DES BARRES, JOSEPH FREDERICK WALLET (1721-1824) and SAMUEL HOLLAND
[Buzzards Bay and Vineyard Sound.]
London: J. F. W. Des Barres for The Atlantic Neptune, April 25, 1776. Large engraved chart from Des Barres' Atlantic Neptune on two sheets of laid paper, joined, each bearing "J Bates" watermark. 43x31 inches sheet size, nice margins; contemporary hand-color in outline; slightest offsetting, a superior copy. State 4 of 7.
Fine chart depicting the waters between New Bedford and Martha's Vineyard.
Buzzards Bay and the Vineyard Sound including the Elizabeth Islands and the western half of Martha's Vineyard. Showing much more on-shore information than is typical for a Des Barres chart, there are details of property boundaries, structures, even a road from Menemshaw Pond to Tisbury. Native names throughout remain largely unchanged today. Joseph Des Barres was born in Switzerland in 1721 and educated in Basel before emigrating to England and entering the Royal Military College where he learned engineering and the art of surveying. In 1756, Des Barres was commissioned a Lieutenant in the Royal American Regiment and dispatched to North America. He served in America during the Seven Years War under Colonel Bouquet, Lord Howe and General Amherst, and participated in the Quebec campaign as General Wolfe's engineer. Though Des Barres was responsible for the surveys done of Nova Scotia and the Isle of Sable, the surveying of the coastline of what became the United States was undertaken by Major Samuel Holland, a Dutchman, who joined the British army during the French and Indian War as an engineer, and became ultimately Surveyor General for North America. Holland was in charge of a rather large staff, that included Charles Blaskowitz and George Gauld. They ultimately provided greatly improved charts for the entire coastline and the Gulf of Mexico. All this work was done prior to the Revolution, which necessarily brought the surveys to an end. The publishing supervised by Des Barres continued throughout the war years. Des Barres compiled and edited the atlas, maintaining a high standard throughout. His primary motive seems to have been the navigational usefulness of the charts. He clearly envisioned a navigator's needs in approaching a shoreline. The Atlantic Neptune was the first new survey of American coastlines in a century, and the need was very great. The charts were plagiarized for the next thirty or forty years. Des Barres also had a flare for making charts aesthetically appealing, so that they are invariably handsome as well as unfailingly interesting.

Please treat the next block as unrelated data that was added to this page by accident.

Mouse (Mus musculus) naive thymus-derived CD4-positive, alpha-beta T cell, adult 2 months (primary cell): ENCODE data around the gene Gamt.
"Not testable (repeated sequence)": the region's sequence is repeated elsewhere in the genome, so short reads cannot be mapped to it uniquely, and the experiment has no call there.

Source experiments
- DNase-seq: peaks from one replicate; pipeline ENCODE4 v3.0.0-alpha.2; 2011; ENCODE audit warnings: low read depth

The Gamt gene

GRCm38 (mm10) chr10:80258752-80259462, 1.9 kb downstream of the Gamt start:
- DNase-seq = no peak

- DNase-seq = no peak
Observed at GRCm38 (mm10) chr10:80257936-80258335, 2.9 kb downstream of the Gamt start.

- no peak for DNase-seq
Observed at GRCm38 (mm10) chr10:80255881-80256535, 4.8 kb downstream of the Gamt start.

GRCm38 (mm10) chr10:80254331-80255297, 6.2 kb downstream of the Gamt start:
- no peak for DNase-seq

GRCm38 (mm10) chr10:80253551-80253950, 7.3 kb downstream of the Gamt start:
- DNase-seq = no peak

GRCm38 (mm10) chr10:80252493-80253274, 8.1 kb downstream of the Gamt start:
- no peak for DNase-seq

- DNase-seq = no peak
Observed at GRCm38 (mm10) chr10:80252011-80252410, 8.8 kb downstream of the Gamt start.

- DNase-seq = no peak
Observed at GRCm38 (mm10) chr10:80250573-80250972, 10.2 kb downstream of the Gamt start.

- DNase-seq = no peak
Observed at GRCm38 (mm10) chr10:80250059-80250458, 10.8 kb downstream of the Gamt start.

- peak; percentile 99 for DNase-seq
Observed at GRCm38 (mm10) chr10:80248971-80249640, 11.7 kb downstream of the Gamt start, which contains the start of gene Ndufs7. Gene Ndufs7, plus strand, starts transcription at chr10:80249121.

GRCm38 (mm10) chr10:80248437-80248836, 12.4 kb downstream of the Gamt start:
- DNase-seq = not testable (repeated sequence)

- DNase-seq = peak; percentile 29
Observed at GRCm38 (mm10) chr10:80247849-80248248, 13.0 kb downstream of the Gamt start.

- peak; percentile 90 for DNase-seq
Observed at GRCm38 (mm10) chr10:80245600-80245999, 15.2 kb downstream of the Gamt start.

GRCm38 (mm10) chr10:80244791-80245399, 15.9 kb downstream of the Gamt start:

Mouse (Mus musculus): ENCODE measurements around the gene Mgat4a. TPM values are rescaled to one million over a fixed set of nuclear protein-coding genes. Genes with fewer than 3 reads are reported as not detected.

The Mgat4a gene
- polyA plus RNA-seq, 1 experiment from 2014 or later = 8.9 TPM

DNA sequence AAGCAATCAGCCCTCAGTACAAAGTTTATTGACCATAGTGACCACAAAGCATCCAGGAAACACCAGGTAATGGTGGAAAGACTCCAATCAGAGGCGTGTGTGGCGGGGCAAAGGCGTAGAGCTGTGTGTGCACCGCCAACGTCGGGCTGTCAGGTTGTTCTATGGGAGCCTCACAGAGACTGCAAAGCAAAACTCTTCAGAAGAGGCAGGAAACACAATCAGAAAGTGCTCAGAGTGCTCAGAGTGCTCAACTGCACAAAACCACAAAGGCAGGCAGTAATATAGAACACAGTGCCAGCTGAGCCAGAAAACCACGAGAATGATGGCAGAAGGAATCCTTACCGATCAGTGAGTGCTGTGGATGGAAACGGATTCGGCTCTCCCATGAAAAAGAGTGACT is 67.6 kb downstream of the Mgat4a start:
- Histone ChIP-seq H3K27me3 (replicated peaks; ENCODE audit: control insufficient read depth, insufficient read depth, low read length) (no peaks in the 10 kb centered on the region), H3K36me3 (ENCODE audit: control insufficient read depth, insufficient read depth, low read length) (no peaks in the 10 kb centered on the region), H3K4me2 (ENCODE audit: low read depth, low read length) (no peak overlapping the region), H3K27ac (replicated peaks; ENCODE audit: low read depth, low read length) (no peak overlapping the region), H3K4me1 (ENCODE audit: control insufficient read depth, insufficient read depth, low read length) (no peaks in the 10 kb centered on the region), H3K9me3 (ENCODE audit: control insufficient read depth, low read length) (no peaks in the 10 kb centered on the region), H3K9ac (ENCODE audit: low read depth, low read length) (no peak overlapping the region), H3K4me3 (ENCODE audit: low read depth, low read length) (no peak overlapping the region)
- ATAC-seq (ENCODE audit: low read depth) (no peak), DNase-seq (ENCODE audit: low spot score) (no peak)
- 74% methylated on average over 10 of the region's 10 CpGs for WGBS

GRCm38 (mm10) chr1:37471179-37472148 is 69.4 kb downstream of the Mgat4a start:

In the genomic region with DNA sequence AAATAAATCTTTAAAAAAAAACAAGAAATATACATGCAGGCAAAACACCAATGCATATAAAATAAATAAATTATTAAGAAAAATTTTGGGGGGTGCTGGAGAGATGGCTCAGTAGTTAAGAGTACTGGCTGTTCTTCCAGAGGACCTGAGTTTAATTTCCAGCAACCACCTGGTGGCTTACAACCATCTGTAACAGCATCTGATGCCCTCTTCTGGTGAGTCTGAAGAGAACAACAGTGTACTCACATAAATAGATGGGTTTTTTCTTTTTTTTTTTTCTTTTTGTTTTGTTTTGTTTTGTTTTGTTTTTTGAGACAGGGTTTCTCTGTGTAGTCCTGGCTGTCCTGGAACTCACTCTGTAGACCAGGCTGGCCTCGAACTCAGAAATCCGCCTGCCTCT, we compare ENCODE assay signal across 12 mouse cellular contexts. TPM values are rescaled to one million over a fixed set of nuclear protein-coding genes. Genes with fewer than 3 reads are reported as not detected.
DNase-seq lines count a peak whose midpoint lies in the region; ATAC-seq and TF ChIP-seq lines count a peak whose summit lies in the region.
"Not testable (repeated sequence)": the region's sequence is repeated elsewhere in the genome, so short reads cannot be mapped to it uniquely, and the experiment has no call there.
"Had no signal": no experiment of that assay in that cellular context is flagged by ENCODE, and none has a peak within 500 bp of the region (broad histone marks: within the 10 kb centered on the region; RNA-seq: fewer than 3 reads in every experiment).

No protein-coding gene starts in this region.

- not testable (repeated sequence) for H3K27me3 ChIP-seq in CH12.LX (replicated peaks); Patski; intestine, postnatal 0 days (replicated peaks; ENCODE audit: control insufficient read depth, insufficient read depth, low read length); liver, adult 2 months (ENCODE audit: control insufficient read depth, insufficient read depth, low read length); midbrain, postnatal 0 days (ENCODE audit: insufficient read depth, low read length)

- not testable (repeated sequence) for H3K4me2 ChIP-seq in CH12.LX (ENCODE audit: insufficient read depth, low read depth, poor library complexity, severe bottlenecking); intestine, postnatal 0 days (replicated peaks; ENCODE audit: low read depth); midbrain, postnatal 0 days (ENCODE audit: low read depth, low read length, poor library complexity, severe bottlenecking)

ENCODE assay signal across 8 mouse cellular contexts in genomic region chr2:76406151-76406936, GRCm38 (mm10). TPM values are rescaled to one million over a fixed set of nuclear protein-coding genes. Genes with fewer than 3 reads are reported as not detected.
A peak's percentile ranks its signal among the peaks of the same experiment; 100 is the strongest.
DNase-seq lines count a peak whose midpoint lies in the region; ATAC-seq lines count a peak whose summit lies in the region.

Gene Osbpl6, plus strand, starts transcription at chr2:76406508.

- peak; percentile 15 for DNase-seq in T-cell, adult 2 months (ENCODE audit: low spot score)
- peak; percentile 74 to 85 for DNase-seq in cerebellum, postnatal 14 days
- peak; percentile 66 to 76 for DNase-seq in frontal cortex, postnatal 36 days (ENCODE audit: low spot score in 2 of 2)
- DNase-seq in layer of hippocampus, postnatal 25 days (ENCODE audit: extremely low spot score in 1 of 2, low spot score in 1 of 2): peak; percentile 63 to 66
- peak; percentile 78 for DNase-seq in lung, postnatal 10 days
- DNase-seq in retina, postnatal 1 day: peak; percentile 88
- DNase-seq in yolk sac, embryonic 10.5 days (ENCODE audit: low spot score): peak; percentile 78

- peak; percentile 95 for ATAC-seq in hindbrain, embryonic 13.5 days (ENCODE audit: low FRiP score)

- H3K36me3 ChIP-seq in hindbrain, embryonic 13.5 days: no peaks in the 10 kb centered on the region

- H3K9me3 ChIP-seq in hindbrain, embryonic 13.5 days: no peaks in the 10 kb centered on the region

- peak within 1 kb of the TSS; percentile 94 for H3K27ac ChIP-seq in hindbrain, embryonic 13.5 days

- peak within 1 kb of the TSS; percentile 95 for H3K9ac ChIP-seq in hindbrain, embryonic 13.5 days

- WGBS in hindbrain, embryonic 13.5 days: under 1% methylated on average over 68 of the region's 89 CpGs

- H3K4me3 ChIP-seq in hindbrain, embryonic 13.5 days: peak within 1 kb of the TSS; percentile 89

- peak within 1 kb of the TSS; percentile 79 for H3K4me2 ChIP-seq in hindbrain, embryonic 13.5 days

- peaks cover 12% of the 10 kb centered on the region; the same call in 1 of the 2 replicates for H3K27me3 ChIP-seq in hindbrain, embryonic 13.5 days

Stevens 88D; John Carter Brown Library Charting the East Coast of North America, The Atlantic Neptune (Providence: 1972); Robert Lingel 'The Atlantic Neptune' in the Bulletin of the New York Public Library, July 1936, pp.571-603; Augustus P. Loring 'The Atlantic Neptune' in American Maritime Prints (New Bedford: 1985).